Discontent Rules in Cradle of Libya Revolution
Swept up in the euphoria of Libya’s first free national vote in six decades, voters in the eastern city of Benghazi braved anti-election protests on Saturday to pour into polling stations.
But the mood of celebration should not fool anyone: in the city that was the cradle of last year’s uprising against Muammar Gaddafi and remains the hub of Libya’s lucrative oil sector, the revolution is far from over yet.
Long a political hotbed that nurtured earlier attempts to unseat Gaddafi, Benghazi is now the focal point of a widespread sense among easterners that post-Gaddafi authorities are still neglecting their region economiYour text to link…cally and socially.
Many queuing to cast their ballots in Benghazi said they were using their votes simply to back candidates in a new interim assembly whose main policy drive will be to demand greater political representation for the region.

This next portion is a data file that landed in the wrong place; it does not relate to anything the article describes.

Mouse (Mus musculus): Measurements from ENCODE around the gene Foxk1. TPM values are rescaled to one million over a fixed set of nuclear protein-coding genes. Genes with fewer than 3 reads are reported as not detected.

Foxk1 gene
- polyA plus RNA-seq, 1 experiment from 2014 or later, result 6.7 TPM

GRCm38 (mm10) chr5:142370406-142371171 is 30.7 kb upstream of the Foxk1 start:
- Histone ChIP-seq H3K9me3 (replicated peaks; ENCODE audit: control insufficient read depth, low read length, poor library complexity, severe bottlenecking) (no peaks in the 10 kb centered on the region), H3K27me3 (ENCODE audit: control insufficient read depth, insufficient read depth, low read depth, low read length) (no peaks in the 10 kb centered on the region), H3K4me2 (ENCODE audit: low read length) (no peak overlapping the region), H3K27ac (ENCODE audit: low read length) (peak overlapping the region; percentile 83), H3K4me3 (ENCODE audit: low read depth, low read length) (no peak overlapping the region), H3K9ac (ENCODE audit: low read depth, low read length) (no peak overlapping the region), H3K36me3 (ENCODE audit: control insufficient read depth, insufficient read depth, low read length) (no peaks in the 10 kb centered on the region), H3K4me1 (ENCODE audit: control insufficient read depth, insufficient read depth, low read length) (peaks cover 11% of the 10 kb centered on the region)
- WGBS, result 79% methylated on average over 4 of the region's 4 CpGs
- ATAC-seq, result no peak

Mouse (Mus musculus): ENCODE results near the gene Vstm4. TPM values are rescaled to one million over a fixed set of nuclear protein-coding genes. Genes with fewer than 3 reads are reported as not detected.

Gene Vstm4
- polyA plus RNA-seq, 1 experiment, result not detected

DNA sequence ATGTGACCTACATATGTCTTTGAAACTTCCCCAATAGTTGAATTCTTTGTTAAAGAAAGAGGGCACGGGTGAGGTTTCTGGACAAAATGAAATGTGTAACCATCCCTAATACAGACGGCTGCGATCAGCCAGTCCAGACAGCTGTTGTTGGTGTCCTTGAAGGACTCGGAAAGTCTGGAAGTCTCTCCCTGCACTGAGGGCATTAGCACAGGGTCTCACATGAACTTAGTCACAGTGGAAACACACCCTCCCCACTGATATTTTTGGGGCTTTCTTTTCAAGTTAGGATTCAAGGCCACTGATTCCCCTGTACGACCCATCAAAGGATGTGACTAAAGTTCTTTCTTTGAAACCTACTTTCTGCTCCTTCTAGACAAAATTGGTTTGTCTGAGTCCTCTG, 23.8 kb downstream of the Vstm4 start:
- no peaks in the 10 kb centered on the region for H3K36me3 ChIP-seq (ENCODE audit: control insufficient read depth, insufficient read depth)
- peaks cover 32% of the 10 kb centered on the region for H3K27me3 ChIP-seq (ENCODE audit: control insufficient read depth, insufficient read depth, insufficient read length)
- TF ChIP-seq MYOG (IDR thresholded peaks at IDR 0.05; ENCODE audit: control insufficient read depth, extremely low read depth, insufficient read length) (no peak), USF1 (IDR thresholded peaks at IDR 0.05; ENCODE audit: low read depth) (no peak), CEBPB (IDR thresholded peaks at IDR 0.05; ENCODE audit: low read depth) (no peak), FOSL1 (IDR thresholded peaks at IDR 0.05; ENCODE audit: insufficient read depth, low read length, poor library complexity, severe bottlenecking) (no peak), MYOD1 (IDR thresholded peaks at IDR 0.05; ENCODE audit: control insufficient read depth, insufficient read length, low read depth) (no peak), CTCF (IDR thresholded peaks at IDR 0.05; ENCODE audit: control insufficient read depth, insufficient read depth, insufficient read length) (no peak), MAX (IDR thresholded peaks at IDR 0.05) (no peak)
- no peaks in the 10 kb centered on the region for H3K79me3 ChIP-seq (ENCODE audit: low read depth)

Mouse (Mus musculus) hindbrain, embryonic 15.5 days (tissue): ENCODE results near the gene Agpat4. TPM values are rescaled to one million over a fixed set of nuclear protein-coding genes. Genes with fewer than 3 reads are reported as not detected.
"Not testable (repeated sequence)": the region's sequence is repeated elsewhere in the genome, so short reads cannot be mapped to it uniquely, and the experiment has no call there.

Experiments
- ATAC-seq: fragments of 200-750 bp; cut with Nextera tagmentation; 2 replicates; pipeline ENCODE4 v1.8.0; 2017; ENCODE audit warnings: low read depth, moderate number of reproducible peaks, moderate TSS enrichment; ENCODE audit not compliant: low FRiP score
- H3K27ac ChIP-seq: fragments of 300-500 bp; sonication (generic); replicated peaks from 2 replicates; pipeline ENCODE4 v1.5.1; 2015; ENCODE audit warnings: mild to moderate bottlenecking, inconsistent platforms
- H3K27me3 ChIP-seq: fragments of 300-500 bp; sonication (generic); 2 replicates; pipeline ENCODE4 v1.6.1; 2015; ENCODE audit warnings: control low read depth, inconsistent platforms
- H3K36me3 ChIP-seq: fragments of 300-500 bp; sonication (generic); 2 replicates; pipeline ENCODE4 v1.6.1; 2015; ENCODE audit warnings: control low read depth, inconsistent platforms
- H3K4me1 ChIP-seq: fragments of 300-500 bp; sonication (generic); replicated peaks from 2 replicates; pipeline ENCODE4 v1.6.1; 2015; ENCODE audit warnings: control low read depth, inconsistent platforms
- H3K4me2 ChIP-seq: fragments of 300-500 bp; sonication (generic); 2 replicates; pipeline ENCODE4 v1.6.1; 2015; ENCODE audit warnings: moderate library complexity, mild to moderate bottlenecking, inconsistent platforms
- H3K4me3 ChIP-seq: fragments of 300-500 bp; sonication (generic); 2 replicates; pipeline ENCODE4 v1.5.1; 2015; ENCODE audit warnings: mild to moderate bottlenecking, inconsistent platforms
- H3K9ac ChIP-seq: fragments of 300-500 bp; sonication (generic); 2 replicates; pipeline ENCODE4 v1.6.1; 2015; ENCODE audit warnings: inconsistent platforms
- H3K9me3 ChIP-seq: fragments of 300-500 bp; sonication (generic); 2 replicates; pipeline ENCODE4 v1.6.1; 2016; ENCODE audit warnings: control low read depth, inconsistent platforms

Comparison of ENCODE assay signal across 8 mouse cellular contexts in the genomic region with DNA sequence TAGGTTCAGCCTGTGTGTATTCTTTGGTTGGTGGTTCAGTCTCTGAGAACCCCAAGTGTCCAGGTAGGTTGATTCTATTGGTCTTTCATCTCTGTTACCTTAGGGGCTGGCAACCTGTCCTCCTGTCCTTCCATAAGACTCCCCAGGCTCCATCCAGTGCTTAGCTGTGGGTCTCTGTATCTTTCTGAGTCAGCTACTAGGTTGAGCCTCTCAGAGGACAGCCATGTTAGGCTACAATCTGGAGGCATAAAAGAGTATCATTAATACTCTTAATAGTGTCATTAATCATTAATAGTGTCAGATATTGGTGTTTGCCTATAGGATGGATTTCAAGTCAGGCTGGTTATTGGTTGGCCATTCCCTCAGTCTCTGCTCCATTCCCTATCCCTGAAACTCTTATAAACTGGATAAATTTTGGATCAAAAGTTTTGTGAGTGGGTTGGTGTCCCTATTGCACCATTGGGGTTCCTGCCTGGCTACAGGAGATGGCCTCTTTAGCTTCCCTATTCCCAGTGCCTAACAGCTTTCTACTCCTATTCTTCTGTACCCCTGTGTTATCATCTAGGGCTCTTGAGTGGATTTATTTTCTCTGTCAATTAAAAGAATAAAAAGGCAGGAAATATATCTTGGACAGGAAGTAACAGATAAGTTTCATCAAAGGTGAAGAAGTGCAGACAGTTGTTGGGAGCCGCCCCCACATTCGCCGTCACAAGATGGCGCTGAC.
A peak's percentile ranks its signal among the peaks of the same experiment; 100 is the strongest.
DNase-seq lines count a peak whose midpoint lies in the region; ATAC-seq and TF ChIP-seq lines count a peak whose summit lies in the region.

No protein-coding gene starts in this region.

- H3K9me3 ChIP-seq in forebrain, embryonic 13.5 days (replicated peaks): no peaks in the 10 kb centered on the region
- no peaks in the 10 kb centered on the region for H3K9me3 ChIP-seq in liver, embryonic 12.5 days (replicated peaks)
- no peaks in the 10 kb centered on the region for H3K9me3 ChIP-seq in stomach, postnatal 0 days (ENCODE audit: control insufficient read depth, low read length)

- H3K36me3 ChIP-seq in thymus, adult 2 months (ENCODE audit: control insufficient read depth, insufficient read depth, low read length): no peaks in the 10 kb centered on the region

“We were able to get rid of the regime of Muammar Gaddafi with all his power and resources,” local women’s rights activist Salwa Homi said of the insurgency which, with the help of NATO bombs, ended 42 years of hardline Gaddafi rule.
“Don’t you think we can do the same to a few people we’ve elected ourselves?”
Nearly 18 months ago, the arrest of human rights activist Fethi Tarbel sparked a riot in Benghazi that triggered a civil war, the fall of Tripoli 1,000 km (630 miles) to the west and ultimately the capture and killing of Gaddafi himself.